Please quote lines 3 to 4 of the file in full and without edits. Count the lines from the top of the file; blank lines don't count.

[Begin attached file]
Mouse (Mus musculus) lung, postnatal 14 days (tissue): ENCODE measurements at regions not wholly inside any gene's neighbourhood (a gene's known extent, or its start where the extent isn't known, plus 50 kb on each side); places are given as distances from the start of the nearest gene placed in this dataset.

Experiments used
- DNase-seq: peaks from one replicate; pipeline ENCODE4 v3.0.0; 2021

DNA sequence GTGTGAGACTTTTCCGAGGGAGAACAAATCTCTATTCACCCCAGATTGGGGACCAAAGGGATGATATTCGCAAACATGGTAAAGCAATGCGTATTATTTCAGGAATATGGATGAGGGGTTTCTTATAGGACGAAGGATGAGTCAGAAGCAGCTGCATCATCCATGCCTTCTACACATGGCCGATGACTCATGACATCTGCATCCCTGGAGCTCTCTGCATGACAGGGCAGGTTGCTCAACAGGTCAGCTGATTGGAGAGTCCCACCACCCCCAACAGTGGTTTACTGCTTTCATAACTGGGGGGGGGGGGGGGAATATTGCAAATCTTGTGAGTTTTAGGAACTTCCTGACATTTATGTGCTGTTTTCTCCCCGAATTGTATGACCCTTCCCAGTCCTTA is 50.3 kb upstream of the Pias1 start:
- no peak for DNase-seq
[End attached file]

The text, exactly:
- DNase-seq: peaks from one replicate; pipeline ENCODE4 v3.0.0; 2021

DNA sequence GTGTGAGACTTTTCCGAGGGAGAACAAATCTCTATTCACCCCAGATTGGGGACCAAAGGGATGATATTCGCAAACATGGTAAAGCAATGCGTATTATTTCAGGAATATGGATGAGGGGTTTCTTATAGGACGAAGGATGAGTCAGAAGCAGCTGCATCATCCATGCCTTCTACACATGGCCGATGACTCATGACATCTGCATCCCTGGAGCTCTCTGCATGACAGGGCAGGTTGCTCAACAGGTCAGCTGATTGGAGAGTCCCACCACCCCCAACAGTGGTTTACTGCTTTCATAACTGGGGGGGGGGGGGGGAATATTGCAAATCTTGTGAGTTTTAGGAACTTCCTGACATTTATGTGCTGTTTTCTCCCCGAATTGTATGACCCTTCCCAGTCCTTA is 50.3 kb upstream of the Pias1 start: